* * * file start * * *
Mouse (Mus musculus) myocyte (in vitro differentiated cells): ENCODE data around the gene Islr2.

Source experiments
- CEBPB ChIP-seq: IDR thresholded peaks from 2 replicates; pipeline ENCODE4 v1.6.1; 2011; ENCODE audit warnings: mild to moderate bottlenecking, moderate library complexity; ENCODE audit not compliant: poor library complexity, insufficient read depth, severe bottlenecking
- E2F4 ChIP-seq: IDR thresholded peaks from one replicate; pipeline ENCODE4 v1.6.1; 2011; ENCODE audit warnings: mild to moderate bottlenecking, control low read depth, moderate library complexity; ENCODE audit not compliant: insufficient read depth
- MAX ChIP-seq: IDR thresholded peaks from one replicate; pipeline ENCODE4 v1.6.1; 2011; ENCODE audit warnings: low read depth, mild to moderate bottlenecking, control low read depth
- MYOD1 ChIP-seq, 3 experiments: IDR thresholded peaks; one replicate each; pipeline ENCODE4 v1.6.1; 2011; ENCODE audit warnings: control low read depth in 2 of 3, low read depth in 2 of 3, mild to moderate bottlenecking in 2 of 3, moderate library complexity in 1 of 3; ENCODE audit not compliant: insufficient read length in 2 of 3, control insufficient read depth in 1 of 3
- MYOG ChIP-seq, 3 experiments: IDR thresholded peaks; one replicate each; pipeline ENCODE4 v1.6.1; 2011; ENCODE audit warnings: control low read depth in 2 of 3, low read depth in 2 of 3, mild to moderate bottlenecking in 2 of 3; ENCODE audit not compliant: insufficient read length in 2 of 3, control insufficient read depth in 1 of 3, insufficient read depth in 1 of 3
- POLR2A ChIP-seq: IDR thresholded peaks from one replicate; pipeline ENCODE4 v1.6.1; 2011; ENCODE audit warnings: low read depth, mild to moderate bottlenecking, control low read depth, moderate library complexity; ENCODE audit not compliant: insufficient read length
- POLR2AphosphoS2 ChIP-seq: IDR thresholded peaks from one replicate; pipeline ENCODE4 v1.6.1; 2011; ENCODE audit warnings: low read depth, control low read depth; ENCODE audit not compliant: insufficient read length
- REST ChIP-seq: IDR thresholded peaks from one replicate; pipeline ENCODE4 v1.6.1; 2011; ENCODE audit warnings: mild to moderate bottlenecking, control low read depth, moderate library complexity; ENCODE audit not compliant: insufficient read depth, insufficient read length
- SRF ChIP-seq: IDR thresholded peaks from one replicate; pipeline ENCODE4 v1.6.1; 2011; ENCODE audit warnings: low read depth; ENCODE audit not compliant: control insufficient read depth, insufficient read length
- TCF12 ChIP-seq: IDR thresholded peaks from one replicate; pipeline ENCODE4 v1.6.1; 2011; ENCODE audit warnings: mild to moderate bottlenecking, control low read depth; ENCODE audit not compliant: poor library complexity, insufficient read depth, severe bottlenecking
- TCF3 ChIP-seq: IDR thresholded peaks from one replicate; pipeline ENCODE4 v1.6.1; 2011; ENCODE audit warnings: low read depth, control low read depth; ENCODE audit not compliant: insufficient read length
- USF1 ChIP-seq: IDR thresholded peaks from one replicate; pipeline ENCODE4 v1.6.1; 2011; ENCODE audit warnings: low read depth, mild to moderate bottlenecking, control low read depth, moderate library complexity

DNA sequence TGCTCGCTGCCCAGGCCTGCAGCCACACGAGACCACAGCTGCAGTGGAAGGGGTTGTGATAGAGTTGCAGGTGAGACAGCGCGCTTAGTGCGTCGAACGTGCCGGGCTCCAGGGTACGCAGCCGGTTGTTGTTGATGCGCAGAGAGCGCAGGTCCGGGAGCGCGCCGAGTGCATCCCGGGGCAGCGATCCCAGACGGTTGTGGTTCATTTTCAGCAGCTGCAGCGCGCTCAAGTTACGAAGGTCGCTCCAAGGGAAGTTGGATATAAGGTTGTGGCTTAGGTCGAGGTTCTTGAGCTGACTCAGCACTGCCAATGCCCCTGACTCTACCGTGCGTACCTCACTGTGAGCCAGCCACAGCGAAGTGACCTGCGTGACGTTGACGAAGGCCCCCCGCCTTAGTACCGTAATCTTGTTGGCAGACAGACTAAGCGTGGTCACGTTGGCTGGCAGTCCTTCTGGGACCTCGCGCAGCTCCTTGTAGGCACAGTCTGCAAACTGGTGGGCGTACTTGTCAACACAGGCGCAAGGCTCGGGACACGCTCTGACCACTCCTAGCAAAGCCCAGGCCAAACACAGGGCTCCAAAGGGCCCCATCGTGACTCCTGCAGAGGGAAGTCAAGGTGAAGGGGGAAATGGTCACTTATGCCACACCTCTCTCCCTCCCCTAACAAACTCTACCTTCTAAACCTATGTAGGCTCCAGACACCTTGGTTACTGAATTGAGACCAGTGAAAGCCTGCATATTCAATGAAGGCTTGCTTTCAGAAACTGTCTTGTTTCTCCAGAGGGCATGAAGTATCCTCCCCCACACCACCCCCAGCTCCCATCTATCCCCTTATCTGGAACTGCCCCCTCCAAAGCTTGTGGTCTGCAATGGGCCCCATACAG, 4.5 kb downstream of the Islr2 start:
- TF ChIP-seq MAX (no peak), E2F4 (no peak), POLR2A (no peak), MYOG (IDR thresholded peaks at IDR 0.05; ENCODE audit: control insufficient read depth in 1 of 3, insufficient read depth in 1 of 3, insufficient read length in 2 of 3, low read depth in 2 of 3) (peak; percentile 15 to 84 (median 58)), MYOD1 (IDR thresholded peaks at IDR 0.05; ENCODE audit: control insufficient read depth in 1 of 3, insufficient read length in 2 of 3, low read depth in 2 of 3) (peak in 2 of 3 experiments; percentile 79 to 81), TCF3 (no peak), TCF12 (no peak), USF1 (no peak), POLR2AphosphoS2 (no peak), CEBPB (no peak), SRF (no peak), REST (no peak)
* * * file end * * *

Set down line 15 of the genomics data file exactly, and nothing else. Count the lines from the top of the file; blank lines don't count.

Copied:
DNA sequence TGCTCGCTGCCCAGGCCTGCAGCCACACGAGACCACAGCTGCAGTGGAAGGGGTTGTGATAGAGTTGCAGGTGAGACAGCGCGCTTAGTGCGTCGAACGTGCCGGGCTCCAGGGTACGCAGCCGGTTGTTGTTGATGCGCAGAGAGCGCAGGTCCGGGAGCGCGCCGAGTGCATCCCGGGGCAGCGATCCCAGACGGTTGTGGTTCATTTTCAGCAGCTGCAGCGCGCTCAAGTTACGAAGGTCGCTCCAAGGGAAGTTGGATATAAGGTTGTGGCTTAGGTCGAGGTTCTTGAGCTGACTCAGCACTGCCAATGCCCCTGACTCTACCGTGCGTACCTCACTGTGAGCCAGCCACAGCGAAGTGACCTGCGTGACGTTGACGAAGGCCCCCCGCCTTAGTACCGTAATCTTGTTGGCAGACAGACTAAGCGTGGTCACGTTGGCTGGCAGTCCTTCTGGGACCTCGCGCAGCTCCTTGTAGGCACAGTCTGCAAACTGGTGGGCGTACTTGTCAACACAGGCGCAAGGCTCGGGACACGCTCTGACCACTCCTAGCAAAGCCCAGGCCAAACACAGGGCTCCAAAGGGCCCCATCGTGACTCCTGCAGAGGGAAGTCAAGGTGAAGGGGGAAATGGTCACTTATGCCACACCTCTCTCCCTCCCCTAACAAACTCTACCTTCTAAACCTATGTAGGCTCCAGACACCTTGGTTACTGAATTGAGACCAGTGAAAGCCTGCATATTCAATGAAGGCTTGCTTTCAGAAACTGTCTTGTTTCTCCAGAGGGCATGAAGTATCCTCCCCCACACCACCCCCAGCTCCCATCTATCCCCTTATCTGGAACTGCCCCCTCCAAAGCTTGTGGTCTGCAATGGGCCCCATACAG, 4.5 kb downstream of the Islr2 start: